With advances in technology, implanted pacemakers and ICDs generally last several years (depending upon usage and the type of device) and, in most cases, allow a child to lead a normal life. In addition, advances in device circuitry and insulation have reduced the interference risk from machinery, such as microwaves, which in the past may have altered or otherwise affected these surgically implanted cardiac devices. Even so, certain precautions must be taken into consideration when a child has an implanted pacemaker or ICD.
Your child should wear a medical identification bracelet or necklace to let others know about the device in case of emergency. When he/she is old enough to have a wallet, it is a good idea to also carry an ID card.
According to The American Heart Association and pacemaker manufacturers, the following items have not been shown to alter the function of today's pacemakers or ICDs:
Currently, cellular phones do not affect the functioning of pacemakers or ICDs. Most devices made today have a filter that allows the use of the majority of cellular phones used throughout the world, including analog and digital technologies. However, new frequencies are being made available for cellular phones by the Federal Communications Commission, and these new frequencies may make pacemakers less reliable. Studies are being done to investigate this further.
Make sure your child uses caution when going through security detectors at airports and government buildings such as courthouses. Pacemakers and ICDs currently being manufactured should not be affected by these security devices, as long as its wearer moves through and away from the detector at a normal speed. Check with your child's physician about the safety of going through such detectors with your child's particular device. The metal in the pacemaker or ICD may activate a security alarm, however. Be prepared to show an identification card or a medical identification bracelet in order to pass through security checkpoints.
The following situations may cause interference with implanted cardiac devices. (Some of the activities mentioned are not appropriate until a child nears adulthood, but may affect older teenagers.) Discuss the following in detail with your child's physician:
Certain medical procedures may occasionally affect the function of the device, but might be performed successfully with some adjustments to the pacemaker or ICD settings. These procedures include the following:
Consult your child's physician before your child undergoes these procedures.
Your child may also have to take antibiotic medication before any medically-invasive procedure to prevent infections that may affect the pacemaker.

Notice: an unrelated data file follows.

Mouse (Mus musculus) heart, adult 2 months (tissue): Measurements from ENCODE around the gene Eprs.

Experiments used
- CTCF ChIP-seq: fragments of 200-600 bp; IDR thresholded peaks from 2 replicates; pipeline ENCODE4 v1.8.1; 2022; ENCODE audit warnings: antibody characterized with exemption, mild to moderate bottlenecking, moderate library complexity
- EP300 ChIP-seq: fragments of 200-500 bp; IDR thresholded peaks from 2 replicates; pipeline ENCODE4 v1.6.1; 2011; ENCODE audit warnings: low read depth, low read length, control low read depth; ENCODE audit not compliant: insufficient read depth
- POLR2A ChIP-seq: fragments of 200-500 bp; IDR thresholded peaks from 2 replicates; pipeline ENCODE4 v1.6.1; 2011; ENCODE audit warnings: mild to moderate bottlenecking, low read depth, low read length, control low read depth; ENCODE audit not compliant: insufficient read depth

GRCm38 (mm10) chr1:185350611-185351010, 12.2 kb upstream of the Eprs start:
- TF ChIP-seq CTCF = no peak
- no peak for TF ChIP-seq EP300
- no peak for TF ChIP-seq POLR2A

Always consult your child's physician if you have any questions concerning the use of certain equipment near your child's pacemaker.
Once the device has been implanted, your child should be able to do the same activities everyone else in their age group is doing: living normally.
However, when involved in a physical, recreational, or sporting activity, a child with a pacemaker or ICD should avoid receiving a blow to the skin over the pacemaker. A blow to the chest or abdomen near the pacemaker or ICD can affect its functioning. Contact sports are usually not recommended for children with pacemakers or ICDs for this reason. If your child does receive a blow to that area, contact your child's physician. Consult your child's physician for activity restrictions.
Always consult your child's physician when he/she feels ill after an activity, or when you have questions about beginning a new activity.
Although your child's device is built to last several years, always have it checked regularly to ensure that it is working properly. Different physicians may have different schedules for checking devices,and some can be checked in the home using a telephone and special equipment provided by your child's device manufacturer.
Battery life, lead wire condition, and various functions are checked by performing device interrogation. During an interrogation, the device is connected to a computer using a magnet and a special machine.
Your physician may ask you to check your child's pulse rate periodically. Report any unusual symptoms, or symptoms similar to those your child had prior to the device insertion, to your child's physician immediately.
Always consult your child's physician for more information, if needed.
The pulse rate is a measurement of the heart rate, or the number of times the heart beats per minute. As the heart pushes blood through the arteries, the arteries expand and contract with the flow of the blood, and this can be felt in various points in the body as a pulse. Taking a pulse not only measures the heart rate, but also can indicate the following:
Many pacemakers provide varying rates, depending on your child's activity level and other factors. The pulse rate may fluctuate and increase with exercise, illness, injury, and emotions. Girls ages 12 and older and women, in general, tend to have faster heart rates than do boys and men. Athletes, such as runners, who do a lot of cardiovascular conditioning may have slow heart rates and experience no problems.
As the heart forces blood through the arteries, feel the beats by firmly pressing on the arteries, which are located close to the surface of the skin at certain points of the body. The pulse can be found on the side of the lower neck, on the inside of the elbow, or at the wrist. When taking a pulse:
If you are having difficulty in finding your child's pulse, consult your child's physician for additional instruction.